Monday, February 04, 2008

Meet God. He's the guy in the white labcoat.

Just over a week ago, the American Association for the Advancement of Science published an article in Science magazine entitled "Complete Chemical Synthesis, Assembly, and Cloning of a Mycoplasma genitalium Genome". The article describes a new milestone in the goal to create life from its fundamental building blocks - Deoxyribonucleic acid (DNA).

This "synthesis, assembly, and cloning" work was undertaken by a team at the J. Craig Venter Institute in the USA. Together they assembled 582,970 DNA letters into an artificial chromosome that they (apparently) are now attempting to implant into a bacterial cell to produce a new life form.

To ensure the artificial life form is uniquely identifiable, the team deliberately sequenced watermarks into the DNA sequence. David Wheeler and Tao Tao examined the code and found these watermarks, which rather predictably included references to the designers' names and corporate affiliation.

Given their past history with patents, I'm assuming that the team will guard their creativity, by legally protecting the life form they invented. A number of reports have indicated that the team's ultimate goal is to produce bacteria that will provide a new biofuel source, or that will consume CO2 from the atmosphere to address global warming, and such like. If so, they stand on the cusp of a significant new industry with the potential to create phenomenal wealth, political and social influence, on a scale that has never been seen before.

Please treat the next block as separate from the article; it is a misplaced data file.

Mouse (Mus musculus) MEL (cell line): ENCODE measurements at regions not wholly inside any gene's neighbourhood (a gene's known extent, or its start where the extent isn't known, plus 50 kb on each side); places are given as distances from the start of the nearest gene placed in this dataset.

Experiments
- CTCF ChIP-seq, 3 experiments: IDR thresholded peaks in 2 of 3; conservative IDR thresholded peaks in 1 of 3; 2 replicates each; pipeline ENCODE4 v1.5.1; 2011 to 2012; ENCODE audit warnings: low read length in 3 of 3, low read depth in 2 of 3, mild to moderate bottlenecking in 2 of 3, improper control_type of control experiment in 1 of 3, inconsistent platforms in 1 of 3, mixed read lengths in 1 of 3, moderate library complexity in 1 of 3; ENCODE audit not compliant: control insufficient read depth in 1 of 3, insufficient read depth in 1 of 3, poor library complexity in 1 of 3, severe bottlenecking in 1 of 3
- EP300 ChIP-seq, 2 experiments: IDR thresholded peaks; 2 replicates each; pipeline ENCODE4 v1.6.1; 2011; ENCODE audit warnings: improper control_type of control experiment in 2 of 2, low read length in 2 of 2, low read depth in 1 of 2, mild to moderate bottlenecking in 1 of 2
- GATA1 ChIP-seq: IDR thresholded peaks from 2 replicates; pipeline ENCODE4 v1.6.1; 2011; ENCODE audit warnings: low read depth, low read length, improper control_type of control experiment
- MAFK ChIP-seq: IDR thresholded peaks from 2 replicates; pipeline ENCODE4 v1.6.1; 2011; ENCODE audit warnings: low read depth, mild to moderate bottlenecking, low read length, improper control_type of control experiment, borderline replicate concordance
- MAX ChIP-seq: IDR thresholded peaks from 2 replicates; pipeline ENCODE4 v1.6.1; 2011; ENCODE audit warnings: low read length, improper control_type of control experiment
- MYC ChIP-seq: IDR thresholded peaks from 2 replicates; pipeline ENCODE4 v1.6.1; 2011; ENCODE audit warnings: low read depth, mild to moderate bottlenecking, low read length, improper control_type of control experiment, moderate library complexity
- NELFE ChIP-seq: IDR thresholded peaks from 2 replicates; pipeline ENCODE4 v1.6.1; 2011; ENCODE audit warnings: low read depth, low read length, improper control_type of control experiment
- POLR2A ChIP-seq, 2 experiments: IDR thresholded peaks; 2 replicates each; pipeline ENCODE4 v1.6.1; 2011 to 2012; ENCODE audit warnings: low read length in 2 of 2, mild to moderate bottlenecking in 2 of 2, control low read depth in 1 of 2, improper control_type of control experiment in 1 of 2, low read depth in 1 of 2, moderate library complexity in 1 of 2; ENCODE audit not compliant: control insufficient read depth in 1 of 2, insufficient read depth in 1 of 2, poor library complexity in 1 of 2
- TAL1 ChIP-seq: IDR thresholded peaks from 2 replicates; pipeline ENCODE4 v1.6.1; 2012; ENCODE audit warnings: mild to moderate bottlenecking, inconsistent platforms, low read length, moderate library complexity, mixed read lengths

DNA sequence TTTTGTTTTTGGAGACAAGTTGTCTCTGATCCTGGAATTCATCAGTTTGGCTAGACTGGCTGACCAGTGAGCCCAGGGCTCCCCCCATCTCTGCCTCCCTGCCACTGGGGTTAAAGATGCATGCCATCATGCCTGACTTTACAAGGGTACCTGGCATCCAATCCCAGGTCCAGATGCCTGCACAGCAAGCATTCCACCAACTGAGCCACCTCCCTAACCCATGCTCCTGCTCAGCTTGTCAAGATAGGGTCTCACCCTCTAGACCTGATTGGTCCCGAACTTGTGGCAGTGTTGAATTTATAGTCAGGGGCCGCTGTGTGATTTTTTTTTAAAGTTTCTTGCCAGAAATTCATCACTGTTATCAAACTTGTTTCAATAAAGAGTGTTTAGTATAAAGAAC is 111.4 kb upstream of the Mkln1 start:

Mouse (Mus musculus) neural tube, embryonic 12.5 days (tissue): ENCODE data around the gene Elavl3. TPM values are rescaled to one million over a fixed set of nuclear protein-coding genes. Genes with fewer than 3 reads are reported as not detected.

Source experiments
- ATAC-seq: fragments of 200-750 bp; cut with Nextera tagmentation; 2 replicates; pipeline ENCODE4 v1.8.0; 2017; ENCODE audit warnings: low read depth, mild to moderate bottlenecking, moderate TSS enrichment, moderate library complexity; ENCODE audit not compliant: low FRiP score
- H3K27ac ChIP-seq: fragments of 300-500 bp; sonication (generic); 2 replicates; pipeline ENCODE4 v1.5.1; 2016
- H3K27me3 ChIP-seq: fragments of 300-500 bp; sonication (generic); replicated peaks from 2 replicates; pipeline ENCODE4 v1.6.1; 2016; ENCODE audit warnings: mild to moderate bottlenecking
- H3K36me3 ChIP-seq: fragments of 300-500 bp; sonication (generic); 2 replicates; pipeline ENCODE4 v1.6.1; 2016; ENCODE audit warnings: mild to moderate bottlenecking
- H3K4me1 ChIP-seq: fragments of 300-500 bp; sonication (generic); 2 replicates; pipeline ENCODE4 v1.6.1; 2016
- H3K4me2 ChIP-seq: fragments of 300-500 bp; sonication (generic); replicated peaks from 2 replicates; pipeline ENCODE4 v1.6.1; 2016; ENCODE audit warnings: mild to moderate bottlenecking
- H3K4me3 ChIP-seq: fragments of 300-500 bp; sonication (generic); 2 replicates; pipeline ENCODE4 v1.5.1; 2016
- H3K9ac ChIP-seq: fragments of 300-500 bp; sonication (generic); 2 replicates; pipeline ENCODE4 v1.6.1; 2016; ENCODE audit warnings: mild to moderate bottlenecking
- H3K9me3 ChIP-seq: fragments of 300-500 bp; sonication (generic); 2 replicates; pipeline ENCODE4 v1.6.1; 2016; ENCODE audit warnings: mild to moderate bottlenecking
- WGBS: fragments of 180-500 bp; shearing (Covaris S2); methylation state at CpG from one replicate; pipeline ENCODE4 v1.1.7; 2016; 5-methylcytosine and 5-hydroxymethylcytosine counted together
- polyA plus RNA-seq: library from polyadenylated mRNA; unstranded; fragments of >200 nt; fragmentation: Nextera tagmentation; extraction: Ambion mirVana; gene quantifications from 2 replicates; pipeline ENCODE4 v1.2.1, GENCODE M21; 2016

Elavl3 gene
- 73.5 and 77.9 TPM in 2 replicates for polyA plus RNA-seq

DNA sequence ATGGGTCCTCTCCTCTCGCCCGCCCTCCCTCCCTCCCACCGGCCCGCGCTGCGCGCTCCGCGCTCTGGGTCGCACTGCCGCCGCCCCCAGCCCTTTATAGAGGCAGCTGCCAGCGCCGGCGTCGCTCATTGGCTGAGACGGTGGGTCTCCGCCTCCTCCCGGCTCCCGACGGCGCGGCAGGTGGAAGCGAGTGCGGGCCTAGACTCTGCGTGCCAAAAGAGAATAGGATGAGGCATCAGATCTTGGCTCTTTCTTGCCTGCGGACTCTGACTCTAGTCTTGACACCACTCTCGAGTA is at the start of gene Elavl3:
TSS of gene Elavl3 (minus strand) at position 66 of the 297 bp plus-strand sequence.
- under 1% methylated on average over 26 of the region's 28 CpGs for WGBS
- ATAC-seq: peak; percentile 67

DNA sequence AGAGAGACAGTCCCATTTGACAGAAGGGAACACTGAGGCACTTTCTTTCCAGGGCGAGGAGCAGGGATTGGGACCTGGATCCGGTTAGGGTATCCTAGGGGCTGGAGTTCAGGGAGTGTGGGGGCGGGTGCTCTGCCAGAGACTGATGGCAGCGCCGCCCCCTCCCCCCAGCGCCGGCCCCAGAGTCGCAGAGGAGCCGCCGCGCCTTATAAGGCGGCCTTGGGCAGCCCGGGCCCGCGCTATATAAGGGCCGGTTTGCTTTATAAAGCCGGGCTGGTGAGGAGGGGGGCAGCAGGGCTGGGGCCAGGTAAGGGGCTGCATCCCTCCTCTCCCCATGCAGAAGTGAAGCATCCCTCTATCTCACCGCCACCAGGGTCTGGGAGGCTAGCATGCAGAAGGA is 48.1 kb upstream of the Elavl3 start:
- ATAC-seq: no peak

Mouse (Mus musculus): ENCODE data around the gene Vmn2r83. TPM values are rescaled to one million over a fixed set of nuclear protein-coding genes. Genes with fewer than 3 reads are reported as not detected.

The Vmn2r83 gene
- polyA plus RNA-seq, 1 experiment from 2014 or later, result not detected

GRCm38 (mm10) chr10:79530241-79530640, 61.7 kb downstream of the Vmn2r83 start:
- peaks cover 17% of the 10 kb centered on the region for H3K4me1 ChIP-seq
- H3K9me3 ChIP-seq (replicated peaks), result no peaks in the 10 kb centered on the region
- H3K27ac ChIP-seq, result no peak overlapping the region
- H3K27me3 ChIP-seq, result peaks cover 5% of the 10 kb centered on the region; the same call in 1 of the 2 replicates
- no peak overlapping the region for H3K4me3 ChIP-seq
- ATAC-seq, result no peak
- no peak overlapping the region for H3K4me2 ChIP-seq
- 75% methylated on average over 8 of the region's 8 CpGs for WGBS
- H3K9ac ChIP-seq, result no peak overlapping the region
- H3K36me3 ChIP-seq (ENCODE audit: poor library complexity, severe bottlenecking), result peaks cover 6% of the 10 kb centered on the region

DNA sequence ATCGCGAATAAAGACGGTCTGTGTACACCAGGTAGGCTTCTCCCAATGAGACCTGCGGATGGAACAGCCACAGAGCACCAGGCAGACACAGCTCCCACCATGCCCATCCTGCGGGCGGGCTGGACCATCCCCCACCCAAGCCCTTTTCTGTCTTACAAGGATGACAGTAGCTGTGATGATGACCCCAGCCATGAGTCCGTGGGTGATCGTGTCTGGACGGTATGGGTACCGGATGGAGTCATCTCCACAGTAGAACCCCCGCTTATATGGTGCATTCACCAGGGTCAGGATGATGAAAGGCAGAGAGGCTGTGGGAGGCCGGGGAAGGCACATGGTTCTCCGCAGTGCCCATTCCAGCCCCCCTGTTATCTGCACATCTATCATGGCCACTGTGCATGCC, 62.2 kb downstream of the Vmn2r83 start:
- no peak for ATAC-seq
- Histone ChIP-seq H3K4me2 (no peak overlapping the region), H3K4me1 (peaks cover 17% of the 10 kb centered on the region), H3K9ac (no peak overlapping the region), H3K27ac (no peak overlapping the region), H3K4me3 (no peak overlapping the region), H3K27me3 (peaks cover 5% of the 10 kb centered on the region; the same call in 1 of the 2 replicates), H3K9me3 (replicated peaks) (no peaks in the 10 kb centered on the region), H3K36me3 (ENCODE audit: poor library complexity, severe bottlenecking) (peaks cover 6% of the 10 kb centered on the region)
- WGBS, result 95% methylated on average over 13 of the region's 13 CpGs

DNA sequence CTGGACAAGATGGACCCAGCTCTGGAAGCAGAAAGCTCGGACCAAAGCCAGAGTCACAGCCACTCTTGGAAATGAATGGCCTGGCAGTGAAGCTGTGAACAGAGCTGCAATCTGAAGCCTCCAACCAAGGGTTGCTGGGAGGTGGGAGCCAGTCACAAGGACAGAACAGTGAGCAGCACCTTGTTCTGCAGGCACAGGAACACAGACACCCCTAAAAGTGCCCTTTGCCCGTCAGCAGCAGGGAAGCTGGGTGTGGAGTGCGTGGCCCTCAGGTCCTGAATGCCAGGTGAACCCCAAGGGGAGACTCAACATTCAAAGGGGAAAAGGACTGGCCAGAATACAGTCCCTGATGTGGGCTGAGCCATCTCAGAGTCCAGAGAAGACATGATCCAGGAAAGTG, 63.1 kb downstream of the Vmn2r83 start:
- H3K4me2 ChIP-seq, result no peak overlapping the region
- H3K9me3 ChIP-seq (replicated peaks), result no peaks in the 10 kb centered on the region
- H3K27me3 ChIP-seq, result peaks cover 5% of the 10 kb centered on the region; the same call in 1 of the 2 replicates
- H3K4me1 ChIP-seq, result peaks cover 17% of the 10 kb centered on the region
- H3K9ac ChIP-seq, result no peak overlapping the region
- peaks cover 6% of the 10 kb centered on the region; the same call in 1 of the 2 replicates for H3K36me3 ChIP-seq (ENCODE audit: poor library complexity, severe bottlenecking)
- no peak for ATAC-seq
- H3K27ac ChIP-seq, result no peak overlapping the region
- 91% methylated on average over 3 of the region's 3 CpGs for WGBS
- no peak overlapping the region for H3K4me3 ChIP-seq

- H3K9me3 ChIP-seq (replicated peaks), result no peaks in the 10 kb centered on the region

The question invariably arises about whether this research is something that should be legislated. However, science moves much quicker than legislators, and science has far broader boundaries than the legislators' jurisdiction. You only have to look at the legal challenges around cloning and embryology to see that laws passed just 12 years ago in the UK are inadequate to deal with the latest advancements in the science. It is futile to depend upon specific written laws to police the scientists, instead we rely upon moral influence, communication, and community reaction.

And therein lies the problem, and the opportunity. Nobody asked the industrialists in the industrial revolution to stop inventing and advancing the state of the art in their field of endeavor. Nobody can bring legislation to dictate how people will choose to use the power of their computers and the Internet. We rely upon the wisdom of the masses to move towards those technologies that improve the world for the majority of the population. I expect that there will be a widening gap between "those that have" and "those that have not". It is everyone's duty to ensure that such a gap is minimized, by sharing knowledge and power equitably.

In the end, the news of Mycoplasma genitalium was overshadowed by the uncovering of a 4.9 billion euro fraud at the same time in French bank Societe Generale. At least for the moment, the God people seem to still care about can be carried in your back pocket.

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